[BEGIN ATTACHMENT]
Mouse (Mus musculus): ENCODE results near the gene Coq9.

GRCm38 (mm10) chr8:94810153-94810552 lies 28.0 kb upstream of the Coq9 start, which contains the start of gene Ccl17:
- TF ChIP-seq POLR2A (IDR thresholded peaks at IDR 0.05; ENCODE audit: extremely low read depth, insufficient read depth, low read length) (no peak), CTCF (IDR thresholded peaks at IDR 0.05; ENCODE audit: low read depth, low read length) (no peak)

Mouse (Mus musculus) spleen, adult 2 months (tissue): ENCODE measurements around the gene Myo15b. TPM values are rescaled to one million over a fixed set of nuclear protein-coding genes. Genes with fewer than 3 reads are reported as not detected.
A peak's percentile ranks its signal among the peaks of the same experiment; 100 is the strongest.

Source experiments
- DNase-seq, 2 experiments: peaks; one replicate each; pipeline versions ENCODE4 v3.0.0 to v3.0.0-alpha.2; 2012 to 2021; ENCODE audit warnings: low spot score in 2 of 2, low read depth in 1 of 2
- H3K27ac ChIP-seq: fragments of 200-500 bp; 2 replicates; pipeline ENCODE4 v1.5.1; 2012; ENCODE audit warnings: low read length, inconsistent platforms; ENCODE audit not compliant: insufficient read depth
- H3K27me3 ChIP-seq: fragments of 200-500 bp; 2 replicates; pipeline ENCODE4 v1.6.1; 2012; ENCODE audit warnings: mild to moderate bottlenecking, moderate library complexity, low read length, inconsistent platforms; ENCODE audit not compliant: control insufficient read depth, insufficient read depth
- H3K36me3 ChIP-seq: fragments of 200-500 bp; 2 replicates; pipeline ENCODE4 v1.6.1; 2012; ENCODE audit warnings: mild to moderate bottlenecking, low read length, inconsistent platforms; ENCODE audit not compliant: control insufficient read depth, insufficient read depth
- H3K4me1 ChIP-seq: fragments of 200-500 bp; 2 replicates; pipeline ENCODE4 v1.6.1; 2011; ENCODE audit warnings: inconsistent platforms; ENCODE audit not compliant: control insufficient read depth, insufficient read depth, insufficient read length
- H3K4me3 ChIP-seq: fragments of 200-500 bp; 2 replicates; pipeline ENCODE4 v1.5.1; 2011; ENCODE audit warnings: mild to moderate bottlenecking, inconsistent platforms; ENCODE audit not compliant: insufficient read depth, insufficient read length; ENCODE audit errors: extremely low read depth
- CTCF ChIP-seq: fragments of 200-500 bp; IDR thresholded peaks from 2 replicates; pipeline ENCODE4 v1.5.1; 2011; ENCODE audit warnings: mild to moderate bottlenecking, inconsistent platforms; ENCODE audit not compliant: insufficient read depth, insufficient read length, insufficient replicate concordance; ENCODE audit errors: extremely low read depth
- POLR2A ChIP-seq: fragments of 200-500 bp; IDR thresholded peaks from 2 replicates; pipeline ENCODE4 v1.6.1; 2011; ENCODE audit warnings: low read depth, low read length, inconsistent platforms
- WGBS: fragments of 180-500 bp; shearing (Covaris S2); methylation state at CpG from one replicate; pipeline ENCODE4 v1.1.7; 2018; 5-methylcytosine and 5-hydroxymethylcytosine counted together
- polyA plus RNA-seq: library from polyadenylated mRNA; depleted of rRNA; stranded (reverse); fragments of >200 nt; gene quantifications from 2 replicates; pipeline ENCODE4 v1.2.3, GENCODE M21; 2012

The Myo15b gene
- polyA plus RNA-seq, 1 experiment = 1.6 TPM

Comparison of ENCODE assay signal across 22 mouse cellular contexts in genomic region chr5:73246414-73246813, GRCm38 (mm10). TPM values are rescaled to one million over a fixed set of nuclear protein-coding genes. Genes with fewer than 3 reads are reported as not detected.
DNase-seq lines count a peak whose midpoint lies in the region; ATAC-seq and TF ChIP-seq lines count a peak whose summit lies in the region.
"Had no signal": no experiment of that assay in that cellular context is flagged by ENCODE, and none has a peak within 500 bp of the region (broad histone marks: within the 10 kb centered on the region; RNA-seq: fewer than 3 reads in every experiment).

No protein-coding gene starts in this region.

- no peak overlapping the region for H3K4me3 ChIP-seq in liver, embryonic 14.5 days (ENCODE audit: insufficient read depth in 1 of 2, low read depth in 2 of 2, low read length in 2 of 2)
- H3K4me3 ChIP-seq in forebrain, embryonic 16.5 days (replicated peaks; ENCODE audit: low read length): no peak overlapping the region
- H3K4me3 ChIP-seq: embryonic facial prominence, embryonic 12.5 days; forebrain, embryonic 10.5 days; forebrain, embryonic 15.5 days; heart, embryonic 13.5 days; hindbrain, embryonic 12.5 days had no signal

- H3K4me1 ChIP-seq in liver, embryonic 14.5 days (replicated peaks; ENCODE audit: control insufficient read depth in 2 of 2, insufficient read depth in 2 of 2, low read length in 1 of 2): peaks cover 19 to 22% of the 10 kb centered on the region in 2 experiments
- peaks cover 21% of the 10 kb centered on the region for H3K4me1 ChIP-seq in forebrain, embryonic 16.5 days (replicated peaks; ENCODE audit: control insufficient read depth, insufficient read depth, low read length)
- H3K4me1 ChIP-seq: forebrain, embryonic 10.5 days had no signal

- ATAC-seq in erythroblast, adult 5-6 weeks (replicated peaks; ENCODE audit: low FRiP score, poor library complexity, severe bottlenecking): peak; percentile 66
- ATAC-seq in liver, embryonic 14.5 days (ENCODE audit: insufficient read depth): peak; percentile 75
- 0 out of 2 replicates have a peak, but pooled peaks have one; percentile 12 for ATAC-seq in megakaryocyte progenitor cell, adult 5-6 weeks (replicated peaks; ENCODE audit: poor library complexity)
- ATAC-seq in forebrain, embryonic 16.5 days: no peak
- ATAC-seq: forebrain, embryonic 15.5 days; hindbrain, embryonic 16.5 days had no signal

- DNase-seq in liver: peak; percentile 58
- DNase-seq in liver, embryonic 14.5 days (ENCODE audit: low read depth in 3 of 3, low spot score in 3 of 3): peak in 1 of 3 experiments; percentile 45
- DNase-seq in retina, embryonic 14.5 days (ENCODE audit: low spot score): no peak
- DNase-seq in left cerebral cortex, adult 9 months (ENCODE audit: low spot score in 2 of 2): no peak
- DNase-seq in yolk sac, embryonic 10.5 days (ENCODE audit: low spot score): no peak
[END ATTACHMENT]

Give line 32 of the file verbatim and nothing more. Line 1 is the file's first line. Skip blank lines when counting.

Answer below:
- ATAC-seq in forebrain, embryonic 16.5 days: no peak